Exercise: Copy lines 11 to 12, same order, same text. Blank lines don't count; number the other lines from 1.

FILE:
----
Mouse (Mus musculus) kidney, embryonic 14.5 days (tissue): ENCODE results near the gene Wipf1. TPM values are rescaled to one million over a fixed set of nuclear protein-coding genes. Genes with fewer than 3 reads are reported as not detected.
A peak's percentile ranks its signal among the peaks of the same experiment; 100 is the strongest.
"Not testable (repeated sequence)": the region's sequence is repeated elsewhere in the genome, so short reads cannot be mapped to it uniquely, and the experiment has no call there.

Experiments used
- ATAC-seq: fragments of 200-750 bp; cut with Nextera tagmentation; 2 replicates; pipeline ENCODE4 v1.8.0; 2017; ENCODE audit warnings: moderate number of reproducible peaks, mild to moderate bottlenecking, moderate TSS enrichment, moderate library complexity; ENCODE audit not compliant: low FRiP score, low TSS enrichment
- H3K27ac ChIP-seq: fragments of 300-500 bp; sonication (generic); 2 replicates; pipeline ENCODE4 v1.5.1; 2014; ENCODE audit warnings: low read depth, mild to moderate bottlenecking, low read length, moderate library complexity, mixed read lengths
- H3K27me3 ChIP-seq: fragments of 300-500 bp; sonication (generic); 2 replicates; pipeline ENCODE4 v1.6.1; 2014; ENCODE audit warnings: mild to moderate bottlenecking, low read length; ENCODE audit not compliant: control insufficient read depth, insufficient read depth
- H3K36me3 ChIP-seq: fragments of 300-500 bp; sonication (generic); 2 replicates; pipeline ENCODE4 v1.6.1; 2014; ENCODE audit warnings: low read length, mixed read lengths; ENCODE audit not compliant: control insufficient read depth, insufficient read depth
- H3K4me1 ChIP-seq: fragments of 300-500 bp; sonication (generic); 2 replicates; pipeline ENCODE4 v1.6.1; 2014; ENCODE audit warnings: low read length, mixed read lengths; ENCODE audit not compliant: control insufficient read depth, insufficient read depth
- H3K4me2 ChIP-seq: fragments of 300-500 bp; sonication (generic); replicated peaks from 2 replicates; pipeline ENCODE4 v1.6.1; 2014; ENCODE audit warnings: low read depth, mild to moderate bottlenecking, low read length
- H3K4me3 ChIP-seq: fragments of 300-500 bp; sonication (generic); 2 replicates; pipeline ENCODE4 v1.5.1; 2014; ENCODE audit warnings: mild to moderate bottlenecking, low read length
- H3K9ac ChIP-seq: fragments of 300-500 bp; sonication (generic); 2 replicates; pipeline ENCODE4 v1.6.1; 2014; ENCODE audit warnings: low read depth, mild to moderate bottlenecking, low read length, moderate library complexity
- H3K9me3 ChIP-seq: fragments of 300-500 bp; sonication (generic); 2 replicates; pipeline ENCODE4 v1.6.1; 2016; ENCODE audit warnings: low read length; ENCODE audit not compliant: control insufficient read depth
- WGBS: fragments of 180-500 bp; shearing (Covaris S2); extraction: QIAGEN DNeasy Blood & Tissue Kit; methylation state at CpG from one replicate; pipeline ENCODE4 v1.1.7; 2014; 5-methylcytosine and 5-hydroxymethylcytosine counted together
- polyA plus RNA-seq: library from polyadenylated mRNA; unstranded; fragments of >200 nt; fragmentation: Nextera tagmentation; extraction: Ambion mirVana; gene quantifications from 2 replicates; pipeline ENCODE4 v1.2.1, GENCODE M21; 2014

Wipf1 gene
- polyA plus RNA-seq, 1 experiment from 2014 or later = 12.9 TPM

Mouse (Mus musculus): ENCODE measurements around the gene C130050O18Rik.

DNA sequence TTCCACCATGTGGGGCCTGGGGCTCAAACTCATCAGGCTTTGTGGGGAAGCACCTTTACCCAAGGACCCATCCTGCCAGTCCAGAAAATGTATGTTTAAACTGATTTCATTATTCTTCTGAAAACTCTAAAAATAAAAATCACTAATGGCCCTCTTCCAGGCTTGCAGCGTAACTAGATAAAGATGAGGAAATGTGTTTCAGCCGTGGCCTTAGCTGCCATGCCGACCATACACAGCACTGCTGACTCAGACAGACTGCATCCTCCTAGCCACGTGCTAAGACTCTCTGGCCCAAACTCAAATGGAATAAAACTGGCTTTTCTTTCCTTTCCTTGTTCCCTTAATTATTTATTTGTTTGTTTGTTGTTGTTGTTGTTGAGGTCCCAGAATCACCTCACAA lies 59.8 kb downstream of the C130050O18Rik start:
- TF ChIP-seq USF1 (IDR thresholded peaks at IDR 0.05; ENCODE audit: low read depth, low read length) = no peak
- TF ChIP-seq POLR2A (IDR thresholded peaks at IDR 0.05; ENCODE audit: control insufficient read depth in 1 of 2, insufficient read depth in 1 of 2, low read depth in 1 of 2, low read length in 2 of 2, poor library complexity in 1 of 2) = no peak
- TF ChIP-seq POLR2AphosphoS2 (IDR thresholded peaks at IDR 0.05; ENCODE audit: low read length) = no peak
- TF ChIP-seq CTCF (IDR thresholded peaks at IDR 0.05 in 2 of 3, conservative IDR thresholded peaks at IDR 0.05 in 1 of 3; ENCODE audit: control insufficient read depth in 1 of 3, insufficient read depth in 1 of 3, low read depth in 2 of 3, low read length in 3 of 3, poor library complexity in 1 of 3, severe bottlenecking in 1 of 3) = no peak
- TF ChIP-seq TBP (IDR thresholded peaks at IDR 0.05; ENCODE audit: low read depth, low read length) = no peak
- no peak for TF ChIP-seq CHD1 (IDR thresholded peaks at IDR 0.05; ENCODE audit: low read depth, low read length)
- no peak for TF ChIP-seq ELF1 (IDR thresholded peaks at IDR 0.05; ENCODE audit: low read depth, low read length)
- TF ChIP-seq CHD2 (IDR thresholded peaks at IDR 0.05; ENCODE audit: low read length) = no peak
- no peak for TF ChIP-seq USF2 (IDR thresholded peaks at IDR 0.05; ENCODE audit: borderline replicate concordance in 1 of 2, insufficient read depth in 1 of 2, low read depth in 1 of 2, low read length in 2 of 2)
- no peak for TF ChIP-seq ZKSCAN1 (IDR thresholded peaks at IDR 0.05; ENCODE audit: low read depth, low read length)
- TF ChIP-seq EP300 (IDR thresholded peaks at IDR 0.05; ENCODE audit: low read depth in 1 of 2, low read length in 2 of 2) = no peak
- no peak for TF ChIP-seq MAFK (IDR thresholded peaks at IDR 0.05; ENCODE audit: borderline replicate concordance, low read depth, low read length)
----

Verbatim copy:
- H3K4me3 ChIP-seq: fragments of 300-500 bp; sonication (generic); 2 replicates; pipeline ENCODE4 v1.5.1; 2014; ENCODE audit warnings: mild to moderate bottlenecking, low read length
- H3K9ac ChIP-seq: fragments of 300-500 bp; sonication (generic); 2 replicates; pipeline ENCODE4 v1.6.1; 2014; ENCODE audit warnings: low read depth, mild to moderate bottlenecking, low read length, moderate library complexity